Michael Loewith of Loewith-Greenberg Communities made an impressive presentation to city council Tuesday, outlining his proposal for developing the Alma College property.
There have been proposals in the past for the site of the former school for girls, so is this latest presentation the real deal?
“He (Loewith) is the right guy,” insisted London Developer Gino Reale, current manager of the Moore Street property.
“It took a little while to find him. But, I think we found the right guy . . . I’m not a builder, but if I find the right guy then that’s who is going to buy it. And this guy, in my books, is the right guy.”
Loewith has a conditional offer to purchase the property, as Reale explained earlier this week.
“There are conditions on the offer until April. As far as he (Loewith) is concerned, it’s a done deal. Until he sends me the paperwork and says he waives the conditions – which was primarily this meeting with council and a couple of other minor things – it will solidify or fall apart by April.” Continue reading
Alma College plaque
Members of St. Thomas city council got their first look Tuesday at a proposed development on the Alma College property.
Michael Loewith of Loewith-Greenberg Communities outlined his plan for three, seven-storey residential towers on the site of the former private school for girls. One of the structures would replicate the front facade of the main Alma college building.
The development would entail 400 units of various configurations geared to young families and empty-nesters alike. Much of the land on the 13-acre Moore Street site would be devoted to green space and pathways. Continue reading
The city is eager to begin remediation at 230 Talbot Street, site of the proposed “social services and housing campus” on a parcel of land purchased last year from London developer Shmuel Farhi.
The winning tender for cleanup will come to council Tuesday for approval.
And, it comes in significantly above the anticipated range of $400,000 to $600,000.
At Tuesday’s meeting, council will be asked to endorse the tender submitted by All Season Excavating at $728,819 for remediation of the large tract of land.
The work includes removal of all contaminated materials in preparation for the new social services building and construction of a new parking lot to replace the existing lot on the northwest corner of the site. Continue reading
What lies ahead for the Alma College property might very well come into sharper focus this fall. London developer Gino Reale is optimistic such is the case.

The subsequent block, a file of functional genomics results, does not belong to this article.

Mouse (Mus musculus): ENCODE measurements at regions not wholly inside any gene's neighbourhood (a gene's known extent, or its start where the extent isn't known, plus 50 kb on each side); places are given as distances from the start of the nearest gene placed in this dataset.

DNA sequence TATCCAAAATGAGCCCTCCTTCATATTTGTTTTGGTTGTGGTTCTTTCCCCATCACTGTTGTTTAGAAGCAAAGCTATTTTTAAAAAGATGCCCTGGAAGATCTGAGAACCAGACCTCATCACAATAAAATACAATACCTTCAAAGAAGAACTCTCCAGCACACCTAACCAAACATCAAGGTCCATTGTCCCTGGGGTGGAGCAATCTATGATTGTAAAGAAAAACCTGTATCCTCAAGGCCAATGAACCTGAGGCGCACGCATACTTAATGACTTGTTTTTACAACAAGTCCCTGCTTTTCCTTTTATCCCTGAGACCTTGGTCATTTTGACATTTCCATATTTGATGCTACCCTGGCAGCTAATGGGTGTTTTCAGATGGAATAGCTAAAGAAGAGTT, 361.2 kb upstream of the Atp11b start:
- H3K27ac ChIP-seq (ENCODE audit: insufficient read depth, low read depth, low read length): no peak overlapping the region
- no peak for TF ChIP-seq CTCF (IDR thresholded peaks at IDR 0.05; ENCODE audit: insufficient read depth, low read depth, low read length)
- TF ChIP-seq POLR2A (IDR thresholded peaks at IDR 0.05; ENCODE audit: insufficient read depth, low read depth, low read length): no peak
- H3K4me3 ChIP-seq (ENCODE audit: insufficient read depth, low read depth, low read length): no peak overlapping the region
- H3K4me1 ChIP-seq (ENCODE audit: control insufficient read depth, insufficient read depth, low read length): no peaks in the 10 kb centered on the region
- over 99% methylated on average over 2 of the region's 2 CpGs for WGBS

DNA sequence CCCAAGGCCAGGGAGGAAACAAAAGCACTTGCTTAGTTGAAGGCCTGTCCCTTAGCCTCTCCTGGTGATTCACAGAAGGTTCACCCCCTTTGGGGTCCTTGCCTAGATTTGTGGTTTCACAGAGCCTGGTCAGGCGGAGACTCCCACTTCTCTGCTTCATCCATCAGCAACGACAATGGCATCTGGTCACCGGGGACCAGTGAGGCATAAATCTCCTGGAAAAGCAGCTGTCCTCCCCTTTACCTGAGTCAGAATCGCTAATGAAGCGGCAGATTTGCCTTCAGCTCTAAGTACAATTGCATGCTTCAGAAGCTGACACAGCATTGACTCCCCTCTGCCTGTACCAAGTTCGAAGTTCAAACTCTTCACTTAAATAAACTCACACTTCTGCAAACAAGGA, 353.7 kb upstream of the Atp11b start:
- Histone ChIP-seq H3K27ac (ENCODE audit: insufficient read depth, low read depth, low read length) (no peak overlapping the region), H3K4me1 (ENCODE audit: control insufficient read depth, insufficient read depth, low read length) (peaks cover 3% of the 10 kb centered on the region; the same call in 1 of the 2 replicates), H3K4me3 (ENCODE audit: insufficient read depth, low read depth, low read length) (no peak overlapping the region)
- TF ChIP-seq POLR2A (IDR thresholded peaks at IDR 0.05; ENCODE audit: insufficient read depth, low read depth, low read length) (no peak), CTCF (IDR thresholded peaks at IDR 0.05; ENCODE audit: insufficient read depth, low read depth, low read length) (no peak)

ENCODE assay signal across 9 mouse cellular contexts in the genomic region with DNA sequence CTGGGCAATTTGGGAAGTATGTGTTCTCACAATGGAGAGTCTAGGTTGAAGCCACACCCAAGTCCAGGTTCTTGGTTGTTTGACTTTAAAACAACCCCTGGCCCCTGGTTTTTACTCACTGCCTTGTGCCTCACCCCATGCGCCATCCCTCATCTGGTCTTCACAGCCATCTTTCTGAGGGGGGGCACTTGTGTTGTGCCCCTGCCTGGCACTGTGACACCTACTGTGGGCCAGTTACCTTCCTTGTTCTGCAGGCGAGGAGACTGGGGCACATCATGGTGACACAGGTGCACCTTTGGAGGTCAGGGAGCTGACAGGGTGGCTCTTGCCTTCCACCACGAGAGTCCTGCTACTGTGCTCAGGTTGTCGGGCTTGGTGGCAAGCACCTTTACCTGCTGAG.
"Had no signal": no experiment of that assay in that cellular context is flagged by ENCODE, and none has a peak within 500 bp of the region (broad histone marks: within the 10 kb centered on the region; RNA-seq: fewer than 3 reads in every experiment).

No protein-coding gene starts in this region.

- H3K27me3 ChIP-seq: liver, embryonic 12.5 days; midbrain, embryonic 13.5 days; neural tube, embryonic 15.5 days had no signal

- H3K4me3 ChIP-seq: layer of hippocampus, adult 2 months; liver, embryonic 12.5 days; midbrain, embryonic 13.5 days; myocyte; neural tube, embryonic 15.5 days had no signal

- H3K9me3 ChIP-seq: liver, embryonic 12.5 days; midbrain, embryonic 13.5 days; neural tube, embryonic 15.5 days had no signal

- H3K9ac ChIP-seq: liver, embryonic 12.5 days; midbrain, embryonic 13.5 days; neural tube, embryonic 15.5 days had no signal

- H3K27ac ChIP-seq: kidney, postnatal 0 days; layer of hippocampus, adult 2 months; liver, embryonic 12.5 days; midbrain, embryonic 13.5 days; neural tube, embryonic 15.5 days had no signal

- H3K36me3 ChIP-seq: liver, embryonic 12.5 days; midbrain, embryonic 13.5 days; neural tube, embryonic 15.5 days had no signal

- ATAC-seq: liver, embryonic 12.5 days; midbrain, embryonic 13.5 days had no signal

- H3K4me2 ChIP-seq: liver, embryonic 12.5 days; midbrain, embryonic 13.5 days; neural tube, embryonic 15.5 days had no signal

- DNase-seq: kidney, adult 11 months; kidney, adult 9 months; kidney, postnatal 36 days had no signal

Speaking to him from his home Friday, Reale was upbeat.
“There have been a lot of positive discussions. We’re getting close to some resolutions. But nothing has been inked.”
While he was unable to reveal details at this time, Reale said discussions are underway with a group on the possibility of constructing a small recreation centre on the Moore Street property geared to seniors. Part of the green space could be utilized for a community garden, suggested Reale. Continue reading
After nine years, the city finally benefits from a legal determination the Sutherland Press building is, indeed, unsafe but does the ruling from Justice Peter Hockin mean the hostage taking in St. Thomas is nearing a conclusion?
The city has chosen to take a cautious approach, something it can’t be faulted on after a 2008 ruling from Justice David Little triggered partial demolition of the top floor of the four-storey structure. A process halted almost immediately by the same Justice Hockin.
What is most frustrating is the continued lack of movement on the part of owner David McGee since the June 28 decision that upheld a pair of city work orders. Attempts by McGee and his lawyer, Valerie M’Garry, to convince both Hockin and city staff that the financial picture had somehow improved – to the tune of $50,000 – were laughable.
Surely the unpaid bills would gobble that up in prompt fashion.
M’Garry had indicated to this corner the next step would be dialogue with the city on moving forward.
So, how is that working out?
The Sutherland Saga forecast for next week?
Cautious for the next few days.
With the 30-day appeal period having expired this past week and no indication Sutherland Press building owner David McGee intends to challenge the June 28 decision handed down by Justice Peter Hockin that, in essence, the four-storey downtown edifice is in fact unsafe, is that the wrecker’s ball we hear approaching?
Not so fast, advises city manager Wendell Graves who indicated Friday the city is taking a cautious approach at this time.
He advised while no word has been received from McGee or his lawyer Valerie M’Garry an appeal is in the works, it is better to err on the side of caution while seeking advice from legal counsel. Continue reading
Low-income families, young people, seniors and those with disabilities are the most disadvantaged when a rural area does not have access to good public transportation.
That was the message Thursday (March 23) at a rural public workshop hosted by Elgin St. Thomas Public Health and attended by close to 30 participants.
The aim of the three-hour forum was to get the ball rolling on development of a community transportation system for St. Thomas and Elgin county.
Opening speaker Dr. Joyce Locke, the area’s medical officer of health, noted 35 per cent of Elgin’s population lives in rural areas, with personal vehicles being the most popular form of transportation.
In fact, advised Locke, 86 per cent of those living in St. Thomas/Elgin drive to work, with the average annual cost of operating a vehicle running in the neighbourhood of $7,300.